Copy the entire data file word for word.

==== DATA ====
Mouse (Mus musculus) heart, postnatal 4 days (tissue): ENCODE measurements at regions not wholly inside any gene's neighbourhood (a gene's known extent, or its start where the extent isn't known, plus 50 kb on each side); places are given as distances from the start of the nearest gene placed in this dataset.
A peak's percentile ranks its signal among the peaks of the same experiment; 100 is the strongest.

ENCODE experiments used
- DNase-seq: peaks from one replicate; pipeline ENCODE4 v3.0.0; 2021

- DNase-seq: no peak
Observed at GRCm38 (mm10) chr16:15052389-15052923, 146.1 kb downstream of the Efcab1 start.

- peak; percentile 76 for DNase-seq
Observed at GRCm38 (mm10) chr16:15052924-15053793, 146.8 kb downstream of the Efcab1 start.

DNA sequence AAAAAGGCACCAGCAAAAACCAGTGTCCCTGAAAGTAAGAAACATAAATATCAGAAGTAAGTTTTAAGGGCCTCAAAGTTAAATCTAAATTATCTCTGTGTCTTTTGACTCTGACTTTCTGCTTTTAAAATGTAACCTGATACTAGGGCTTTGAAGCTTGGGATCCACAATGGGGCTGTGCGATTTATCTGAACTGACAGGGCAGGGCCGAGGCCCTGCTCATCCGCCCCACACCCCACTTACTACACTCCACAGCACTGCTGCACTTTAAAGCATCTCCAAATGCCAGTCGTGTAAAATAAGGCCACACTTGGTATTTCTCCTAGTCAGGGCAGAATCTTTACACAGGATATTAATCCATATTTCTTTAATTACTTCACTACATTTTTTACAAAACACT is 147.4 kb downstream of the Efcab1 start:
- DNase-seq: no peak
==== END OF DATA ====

Mouse (Mus musculus) heart, postnatal 4 days (tissue): ENCODE measurements at regions not wholly inside any gene's neighbourhood (a gene's known extent, or its start where the extent isn't known, plus 50 kb on each side); places are given as distances from the start of the nearest gene placed in this dataset.
A peak's percentile ranks its signal among the peaks of the same experiment; 100 is the strongest.

ENCODE experiments used
- DNase-seq: peaks from one replicate; pipeline ENCODE4 v3.0.0; 2021

- DNase-seq: no peak
Observed at GRCm38 (mm10) chr16:15052389-15052923, 146.1 kb downstream of the Efcab1 start.

- peak; percentile 76 for DNase-seq
Observed at GRCm38 (mm10) chr16:15052924-15053793, 146.8 kb downstream of the Efcab1 start.

DNA sequence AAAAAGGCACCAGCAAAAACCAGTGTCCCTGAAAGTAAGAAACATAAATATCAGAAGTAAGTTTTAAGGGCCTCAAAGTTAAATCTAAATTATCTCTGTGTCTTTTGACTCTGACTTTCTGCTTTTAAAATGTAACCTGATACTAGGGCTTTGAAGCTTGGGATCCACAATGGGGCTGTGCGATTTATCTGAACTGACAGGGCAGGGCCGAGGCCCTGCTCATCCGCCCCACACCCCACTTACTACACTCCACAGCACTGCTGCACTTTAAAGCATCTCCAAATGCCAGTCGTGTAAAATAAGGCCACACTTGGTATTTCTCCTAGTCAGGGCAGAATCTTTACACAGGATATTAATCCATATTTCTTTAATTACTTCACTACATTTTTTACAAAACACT is 147.4 kb downstream of the Efcab1 start:
- DNase-seq: no peak